With 13 games left in the season, George Springer has already put together a season for the ages between Double-A Corpus Christi and Triple-A Oklahoma City. He is hitting .302 with 36 home runs, the most in the Minor Leagues, and 39 stolen bases, making him the first Minor Leaguer to post a 30-30 season since 2009. Springer drove in his 100th run of the season on Sunday and scored his 100th run on Tuesday.
After all the milestones Springer has achieved, with a few big ones still possible in the season's final two weeks, no one could begrudge him if he took a moment to stop and think about all he has accomplished this year.
But Springer, the Astros' No. 3 prospect and MLB.com's No. 26 overall prospect, said his sole focus is on the playoff race. Oklahoma City is leading its division by six games and has a chance to make a deep postseason run.
"We've got a good thing going down here," Springer said. "The goal is, ultimately, at the end of the day to get to the playoffs and help this team win."
Still, the rest of the baseball world has noticed what Springer has accomplished. He is the favorite to win the J.G. Taylor Spink Award as the Topps Minor League Player of the Year. Astros general manager Jeff Luhnow said he gets asked every day when Springer will get called up.
Luhnow answered that question publicly last week, telling reporters Springer would stay in Oklahoma City for the rest of the RedHawks' season.
"The most important thing I want everybody to focus on is he's having a great year. He's a guy that, unless something changes, is going to be in our outfield next year," Luhnow said on Friday. "All this discussion about, 'What day is he coming up?' is really not that relevant right now. What's relevant is he's a guy we're excited about, he's having a tremendous year. We're going to let him finish his year at Oklahoma City and make a determination after that as far as how much time's left and whether or not it makes sense to bring him up."
Springer said he talked with Luhnow when the general manager visited Oklahoma City last weekend.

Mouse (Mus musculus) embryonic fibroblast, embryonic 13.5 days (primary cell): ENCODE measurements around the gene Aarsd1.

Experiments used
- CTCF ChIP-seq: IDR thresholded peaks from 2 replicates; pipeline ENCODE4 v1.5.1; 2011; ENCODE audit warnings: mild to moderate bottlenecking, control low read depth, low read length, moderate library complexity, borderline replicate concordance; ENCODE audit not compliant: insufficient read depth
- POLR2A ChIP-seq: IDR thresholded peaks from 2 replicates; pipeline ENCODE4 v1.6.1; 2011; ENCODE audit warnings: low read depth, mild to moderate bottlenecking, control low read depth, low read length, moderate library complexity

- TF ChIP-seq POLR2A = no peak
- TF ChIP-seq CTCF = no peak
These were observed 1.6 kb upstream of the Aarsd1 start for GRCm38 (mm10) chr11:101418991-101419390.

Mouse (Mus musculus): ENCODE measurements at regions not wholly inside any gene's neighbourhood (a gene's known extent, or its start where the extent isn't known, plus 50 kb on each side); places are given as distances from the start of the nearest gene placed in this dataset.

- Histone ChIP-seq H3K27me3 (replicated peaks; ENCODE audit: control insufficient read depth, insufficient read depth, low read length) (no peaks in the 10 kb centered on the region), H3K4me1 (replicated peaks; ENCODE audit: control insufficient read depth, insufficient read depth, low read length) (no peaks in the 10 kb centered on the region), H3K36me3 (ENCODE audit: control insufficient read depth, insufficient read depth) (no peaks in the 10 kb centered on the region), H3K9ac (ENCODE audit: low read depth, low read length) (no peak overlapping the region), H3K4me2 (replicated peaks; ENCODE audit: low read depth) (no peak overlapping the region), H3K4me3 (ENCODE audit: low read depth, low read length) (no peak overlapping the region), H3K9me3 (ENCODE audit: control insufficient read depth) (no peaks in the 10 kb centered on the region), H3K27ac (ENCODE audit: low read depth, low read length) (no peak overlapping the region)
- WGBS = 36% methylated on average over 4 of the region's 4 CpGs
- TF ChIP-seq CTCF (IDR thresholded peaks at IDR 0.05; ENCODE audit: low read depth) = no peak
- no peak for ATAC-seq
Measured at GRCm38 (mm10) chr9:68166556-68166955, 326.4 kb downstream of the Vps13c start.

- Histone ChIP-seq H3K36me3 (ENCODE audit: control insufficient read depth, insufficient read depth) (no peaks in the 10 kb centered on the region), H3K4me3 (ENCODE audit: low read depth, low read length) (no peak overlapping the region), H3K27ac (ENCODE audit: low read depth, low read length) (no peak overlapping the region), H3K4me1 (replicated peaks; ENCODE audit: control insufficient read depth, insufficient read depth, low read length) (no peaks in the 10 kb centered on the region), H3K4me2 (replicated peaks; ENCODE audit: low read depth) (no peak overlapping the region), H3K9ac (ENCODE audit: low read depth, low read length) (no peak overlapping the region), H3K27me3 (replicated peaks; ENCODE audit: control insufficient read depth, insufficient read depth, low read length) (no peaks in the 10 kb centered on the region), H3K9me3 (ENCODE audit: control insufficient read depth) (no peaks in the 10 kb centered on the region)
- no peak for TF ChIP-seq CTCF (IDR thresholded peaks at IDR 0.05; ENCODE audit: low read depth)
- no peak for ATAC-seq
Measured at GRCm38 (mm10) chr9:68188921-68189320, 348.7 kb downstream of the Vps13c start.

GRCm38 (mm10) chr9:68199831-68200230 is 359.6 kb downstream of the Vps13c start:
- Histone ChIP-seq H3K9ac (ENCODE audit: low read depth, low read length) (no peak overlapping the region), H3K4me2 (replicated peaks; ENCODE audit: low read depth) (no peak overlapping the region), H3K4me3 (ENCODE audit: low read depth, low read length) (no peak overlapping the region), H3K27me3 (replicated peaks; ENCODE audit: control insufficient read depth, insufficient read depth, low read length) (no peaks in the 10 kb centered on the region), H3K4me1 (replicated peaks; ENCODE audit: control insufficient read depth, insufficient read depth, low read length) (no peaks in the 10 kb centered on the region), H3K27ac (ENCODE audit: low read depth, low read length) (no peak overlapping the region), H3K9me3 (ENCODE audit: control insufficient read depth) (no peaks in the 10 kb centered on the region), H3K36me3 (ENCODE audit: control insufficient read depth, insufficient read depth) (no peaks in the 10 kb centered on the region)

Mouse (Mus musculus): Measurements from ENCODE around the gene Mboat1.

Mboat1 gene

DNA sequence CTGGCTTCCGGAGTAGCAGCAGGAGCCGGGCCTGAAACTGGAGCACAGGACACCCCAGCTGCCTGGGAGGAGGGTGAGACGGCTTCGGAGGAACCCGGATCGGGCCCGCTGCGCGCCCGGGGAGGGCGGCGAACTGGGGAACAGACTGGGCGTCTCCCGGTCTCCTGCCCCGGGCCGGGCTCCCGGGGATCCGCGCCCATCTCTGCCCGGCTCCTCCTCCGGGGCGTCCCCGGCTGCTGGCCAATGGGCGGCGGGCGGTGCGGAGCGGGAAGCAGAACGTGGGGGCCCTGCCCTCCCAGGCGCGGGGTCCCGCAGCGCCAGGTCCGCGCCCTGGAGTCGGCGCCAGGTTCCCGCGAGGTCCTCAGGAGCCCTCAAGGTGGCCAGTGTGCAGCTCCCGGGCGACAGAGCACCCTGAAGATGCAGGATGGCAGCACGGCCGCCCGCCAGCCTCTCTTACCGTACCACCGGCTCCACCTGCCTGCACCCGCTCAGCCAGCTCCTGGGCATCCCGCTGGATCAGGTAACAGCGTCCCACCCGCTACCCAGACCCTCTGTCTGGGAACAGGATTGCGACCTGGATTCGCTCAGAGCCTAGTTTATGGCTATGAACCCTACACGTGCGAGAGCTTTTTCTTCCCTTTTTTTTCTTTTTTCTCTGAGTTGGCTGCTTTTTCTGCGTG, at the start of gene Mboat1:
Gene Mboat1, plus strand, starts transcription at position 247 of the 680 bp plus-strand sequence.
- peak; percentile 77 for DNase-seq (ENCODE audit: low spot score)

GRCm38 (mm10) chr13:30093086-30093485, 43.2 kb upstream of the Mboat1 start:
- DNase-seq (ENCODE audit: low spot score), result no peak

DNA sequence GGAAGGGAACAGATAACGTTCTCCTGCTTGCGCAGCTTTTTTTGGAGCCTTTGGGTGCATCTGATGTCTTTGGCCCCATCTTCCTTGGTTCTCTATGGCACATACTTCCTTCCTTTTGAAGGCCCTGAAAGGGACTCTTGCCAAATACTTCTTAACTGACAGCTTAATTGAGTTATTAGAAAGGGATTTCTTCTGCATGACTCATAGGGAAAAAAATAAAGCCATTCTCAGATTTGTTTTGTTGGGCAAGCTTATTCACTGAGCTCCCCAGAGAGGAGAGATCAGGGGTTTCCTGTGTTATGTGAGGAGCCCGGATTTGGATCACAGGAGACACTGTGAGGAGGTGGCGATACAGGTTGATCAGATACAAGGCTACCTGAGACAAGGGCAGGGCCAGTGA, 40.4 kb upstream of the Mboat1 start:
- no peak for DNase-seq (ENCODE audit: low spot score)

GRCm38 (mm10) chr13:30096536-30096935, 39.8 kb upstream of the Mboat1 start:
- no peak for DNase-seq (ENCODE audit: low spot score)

"He just said they're happy with the season I'm having and to keep going out and playing hard," Springer said.
The decision to keep Springer in Triple-A for the rest of the season means he will have the opportunity to make Minor League history. No Minor Leaguer in at least 50 years has recorded a 40-40 season. According to the "Bill James Historical Baseball Abstract," there have been three such seasons in the Minors, but official statistics for stolen bases are difficult to come by before the 1960s.
Springer is just one stolen base away from joining Ruben Rivera and Darryl Strawberry as the only Minor Leaguers with at least 30 home runs and 40 stolen bases in the last 40 years.
Oklahoma City manager Tony DeFrancesco has been managing in the Minors since 1994 and said Springer has the best combination of power and speed he has seen.
"Nobody has the raw speed and talent this guy has," DeFrancesco said. "He has the potential to even go 40-40, which would be a great accomplishment if he can reach that."
Even now that he's so close, Springer said he isn't thinking about what his numbers will look like at the end of the season or what kind of milestones he is approaching. He's just content to keep playing and helping the RedHawks win as many games as possible.
"When you start the year, you don't set your goal to hit X amount of home runs or steal X amount of bases," Springer said. "It just happened that way. It shows the hard work I've put in. Everything starts to show."